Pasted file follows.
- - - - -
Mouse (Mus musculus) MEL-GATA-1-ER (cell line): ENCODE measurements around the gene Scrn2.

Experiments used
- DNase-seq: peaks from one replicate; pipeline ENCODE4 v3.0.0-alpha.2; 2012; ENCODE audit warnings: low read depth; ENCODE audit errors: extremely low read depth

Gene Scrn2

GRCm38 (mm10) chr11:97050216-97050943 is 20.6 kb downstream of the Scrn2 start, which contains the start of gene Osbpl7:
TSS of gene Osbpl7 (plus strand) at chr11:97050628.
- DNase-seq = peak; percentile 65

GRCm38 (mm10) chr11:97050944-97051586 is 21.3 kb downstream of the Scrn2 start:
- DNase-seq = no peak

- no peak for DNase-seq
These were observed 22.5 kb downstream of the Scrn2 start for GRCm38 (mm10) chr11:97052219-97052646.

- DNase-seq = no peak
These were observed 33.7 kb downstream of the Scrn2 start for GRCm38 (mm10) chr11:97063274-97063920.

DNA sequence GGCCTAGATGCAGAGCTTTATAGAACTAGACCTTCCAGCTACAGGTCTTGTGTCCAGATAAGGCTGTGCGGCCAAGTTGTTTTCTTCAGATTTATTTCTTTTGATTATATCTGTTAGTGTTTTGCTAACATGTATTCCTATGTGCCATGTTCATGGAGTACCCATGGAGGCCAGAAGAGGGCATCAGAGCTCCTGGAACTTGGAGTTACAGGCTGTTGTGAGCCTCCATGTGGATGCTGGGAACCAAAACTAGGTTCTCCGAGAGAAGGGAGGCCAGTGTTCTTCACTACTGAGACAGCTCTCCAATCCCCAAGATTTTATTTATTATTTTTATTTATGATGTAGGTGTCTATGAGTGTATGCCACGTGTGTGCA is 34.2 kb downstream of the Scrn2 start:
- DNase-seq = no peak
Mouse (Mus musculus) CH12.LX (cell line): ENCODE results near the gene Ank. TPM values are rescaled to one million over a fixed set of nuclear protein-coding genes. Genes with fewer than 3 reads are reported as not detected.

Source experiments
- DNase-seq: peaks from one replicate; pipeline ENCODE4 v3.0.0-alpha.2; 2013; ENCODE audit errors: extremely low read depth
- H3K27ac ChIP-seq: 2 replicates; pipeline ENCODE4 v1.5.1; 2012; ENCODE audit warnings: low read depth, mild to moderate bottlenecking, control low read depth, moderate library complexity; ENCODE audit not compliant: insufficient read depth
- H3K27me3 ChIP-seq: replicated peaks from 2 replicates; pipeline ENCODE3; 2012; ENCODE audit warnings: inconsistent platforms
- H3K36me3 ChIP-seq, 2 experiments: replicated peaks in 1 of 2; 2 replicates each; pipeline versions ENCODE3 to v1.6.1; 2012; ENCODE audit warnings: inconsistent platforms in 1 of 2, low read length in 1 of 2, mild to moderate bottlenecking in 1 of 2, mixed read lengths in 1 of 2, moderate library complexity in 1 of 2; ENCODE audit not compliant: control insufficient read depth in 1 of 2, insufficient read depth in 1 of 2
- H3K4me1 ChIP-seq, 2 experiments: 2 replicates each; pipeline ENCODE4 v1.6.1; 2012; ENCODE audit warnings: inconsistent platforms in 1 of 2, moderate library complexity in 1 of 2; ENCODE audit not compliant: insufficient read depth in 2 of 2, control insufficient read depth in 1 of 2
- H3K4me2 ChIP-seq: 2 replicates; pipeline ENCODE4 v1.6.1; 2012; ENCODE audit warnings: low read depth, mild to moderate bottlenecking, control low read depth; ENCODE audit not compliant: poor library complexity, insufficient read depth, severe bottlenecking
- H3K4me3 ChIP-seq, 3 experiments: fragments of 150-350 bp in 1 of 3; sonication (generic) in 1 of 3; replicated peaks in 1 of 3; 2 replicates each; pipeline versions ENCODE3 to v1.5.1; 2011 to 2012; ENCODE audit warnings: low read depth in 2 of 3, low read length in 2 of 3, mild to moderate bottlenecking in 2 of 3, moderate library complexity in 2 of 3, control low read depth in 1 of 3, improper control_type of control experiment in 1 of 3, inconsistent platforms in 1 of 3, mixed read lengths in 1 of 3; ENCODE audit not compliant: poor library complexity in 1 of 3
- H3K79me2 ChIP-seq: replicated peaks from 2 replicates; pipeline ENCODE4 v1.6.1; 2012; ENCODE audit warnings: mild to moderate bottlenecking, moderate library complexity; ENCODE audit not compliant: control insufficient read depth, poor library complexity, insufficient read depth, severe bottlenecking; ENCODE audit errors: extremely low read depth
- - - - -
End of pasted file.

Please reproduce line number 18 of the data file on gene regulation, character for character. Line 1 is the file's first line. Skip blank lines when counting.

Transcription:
- DNase-seq: peaks from one replicate; pipeline ENCODE4 v3.0.0-alpha.2; 2013; ENCODE audit errors: extremely low read depth